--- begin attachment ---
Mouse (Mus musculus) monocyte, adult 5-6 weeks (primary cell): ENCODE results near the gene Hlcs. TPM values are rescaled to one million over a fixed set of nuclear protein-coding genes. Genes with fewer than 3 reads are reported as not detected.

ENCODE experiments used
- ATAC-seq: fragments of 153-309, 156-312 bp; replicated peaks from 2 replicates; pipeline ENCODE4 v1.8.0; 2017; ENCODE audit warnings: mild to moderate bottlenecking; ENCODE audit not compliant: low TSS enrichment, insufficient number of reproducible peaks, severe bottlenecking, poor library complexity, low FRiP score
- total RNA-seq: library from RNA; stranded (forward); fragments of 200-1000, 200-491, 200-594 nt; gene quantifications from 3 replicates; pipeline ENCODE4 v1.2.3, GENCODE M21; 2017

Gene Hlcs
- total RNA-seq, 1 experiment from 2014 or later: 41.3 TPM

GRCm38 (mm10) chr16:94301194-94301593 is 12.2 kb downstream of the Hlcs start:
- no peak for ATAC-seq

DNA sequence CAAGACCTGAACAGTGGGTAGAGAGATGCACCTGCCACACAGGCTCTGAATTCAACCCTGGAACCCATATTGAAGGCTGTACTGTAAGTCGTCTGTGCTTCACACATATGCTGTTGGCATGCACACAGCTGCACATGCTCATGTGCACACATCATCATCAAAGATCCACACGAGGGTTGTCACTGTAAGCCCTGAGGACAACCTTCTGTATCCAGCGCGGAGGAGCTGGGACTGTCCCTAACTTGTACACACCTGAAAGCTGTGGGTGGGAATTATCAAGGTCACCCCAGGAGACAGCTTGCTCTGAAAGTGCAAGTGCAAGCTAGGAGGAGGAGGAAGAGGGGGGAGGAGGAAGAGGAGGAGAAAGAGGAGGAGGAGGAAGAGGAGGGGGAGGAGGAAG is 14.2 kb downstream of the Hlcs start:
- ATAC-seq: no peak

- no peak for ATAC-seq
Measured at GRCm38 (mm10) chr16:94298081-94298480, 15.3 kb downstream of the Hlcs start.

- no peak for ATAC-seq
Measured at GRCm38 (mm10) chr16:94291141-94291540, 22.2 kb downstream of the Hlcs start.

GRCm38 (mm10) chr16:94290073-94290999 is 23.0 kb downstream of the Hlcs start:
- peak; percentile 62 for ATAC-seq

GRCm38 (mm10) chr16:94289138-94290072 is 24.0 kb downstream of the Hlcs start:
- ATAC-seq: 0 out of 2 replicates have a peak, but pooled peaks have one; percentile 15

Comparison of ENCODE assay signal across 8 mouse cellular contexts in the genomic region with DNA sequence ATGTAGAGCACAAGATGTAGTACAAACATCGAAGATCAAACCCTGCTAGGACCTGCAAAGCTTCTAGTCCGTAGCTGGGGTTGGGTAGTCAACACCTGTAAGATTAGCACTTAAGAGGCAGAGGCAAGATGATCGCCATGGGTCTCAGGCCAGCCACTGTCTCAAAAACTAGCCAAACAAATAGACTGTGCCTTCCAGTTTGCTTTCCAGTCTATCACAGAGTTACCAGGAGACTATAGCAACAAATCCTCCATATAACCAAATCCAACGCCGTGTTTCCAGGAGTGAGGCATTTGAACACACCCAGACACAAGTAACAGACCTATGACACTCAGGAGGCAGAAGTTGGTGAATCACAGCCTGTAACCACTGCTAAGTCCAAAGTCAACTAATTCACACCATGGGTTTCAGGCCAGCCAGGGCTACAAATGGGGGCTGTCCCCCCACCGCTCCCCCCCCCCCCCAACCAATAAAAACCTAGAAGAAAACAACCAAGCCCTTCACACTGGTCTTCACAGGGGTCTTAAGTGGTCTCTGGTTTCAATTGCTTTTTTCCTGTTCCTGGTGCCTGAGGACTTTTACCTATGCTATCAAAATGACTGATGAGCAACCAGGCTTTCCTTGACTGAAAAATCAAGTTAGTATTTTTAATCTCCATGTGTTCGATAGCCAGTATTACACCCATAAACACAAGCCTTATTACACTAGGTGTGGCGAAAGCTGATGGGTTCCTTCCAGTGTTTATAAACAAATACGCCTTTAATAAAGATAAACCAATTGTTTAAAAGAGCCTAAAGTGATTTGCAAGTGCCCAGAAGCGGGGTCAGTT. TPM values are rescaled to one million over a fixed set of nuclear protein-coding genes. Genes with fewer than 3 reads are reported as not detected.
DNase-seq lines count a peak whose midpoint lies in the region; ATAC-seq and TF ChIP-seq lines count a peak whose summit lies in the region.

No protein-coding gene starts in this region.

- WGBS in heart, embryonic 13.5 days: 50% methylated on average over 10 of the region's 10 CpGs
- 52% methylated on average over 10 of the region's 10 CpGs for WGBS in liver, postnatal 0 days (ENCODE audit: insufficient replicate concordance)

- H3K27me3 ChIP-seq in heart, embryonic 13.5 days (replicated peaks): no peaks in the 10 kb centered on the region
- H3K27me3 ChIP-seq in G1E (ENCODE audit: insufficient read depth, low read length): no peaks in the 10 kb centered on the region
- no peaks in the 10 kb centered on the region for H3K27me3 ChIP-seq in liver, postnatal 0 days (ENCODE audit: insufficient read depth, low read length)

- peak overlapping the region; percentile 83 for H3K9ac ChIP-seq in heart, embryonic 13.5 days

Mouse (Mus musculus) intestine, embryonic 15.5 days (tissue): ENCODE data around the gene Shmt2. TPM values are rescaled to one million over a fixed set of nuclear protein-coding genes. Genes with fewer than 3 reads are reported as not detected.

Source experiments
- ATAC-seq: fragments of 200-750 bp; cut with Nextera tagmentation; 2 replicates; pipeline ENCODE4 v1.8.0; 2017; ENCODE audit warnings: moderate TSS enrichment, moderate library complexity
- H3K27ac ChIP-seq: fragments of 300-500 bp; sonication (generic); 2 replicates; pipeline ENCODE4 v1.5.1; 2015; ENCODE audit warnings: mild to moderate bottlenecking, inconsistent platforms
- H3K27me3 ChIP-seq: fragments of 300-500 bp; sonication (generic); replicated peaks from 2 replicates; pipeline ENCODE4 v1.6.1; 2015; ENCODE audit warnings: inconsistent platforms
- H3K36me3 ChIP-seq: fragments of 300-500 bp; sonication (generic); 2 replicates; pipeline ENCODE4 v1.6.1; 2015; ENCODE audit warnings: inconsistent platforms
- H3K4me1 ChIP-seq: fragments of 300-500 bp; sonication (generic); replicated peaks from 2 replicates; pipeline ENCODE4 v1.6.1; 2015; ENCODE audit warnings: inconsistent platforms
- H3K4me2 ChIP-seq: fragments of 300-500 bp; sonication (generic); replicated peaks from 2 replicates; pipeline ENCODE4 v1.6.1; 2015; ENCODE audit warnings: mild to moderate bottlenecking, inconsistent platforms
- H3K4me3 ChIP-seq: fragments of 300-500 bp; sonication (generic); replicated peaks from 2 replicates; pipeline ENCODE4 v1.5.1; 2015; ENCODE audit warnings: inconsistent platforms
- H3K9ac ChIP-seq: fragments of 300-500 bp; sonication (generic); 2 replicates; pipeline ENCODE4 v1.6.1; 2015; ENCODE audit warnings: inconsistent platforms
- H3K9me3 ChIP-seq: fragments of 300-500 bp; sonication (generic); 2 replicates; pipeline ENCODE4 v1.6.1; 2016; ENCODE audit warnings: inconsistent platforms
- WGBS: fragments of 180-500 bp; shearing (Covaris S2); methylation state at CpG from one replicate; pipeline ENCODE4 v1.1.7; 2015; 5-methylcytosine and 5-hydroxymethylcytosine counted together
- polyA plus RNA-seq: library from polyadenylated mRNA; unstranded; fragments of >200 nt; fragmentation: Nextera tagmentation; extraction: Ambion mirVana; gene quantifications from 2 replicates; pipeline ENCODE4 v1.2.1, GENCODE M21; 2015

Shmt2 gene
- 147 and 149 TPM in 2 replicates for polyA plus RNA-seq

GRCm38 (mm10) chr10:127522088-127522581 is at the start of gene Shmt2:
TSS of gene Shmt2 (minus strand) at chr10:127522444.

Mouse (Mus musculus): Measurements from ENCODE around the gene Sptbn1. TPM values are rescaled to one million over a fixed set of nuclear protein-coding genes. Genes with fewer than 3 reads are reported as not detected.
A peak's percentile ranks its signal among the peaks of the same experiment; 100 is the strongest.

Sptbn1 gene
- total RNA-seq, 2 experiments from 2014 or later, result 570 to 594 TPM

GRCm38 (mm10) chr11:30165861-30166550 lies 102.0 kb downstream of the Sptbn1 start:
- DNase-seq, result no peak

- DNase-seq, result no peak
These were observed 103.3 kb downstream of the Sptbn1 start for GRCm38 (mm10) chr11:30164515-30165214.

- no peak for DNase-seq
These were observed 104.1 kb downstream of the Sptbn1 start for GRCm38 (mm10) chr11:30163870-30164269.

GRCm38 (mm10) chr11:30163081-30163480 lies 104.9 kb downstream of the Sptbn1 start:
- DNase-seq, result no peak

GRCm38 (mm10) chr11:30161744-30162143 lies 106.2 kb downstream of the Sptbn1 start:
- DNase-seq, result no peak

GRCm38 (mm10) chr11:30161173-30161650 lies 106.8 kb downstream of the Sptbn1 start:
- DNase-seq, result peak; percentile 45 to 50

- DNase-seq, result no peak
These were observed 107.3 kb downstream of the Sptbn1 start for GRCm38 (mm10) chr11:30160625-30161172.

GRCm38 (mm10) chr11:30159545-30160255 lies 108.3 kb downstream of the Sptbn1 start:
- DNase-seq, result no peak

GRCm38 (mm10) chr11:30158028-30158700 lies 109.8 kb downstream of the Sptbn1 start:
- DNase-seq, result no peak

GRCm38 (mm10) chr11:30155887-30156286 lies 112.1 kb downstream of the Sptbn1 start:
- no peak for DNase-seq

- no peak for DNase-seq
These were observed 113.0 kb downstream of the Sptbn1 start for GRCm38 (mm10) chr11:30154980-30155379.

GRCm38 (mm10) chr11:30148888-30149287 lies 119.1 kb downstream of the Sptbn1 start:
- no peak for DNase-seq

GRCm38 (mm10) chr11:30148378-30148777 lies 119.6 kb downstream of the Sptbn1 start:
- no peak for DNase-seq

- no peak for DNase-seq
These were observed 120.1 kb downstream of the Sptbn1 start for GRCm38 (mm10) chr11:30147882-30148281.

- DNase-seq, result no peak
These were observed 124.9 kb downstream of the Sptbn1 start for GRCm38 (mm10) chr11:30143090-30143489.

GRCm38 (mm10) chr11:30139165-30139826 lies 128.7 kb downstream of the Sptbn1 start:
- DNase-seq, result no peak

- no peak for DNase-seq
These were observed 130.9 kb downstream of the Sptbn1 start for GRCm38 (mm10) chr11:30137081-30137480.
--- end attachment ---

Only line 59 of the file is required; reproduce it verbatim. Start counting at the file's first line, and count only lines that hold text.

GRCm38 (mm10) chr11:30161173-30161650 lies 106.8 kb downstream of the Sptbn1 start: